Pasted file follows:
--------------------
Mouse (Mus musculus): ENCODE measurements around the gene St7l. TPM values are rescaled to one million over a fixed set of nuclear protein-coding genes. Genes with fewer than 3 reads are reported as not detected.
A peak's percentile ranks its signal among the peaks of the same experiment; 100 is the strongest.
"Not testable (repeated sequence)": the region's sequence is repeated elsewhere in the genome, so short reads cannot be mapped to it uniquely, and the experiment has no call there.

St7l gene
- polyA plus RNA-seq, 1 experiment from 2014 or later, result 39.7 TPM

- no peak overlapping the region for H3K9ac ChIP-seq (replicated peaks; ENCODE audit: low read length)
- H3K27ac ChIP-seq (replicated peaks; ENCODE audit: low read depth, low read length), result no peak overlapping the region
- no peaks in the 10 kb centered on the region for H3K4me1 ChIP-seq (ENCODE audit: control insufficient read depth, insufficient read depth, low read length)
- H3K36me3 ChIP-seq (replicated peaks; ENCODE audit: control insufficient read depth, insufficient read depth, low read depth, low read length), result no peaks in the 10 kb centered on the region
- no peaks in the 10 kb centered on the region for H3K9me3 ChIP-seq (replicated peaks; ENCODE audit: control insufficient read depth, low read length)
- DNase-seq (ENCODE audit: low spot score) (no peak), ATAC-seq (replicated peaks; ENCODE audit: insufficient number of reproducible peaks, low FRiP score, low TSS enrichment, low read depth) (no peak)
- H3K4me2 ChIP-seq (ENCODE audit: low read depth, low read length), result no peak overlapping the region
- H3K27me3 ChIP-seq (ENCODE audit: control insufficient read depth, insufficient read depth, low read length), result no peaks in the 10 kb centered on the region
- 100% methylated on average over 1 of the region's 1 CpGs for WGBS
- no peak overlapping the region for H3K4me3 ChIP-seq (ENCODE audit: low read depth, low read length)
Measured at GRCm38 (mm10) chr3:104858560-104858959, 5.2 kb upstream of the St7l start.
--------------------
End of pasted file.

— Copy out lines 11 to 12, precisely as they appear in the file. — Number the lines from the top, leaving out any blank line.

- DNase-seq (ENCODE audit: low spot score) (no peak), ATAC-seq (replicated peaks; ENCODE audit: insufficient number of reproducible peaks, low FRiP score, low TSS enrichment, low read depth) (no peak)
- H3K4me2 ChIP-seq (ENCODE audit: low read depth, low read length), result no peak overlapping the region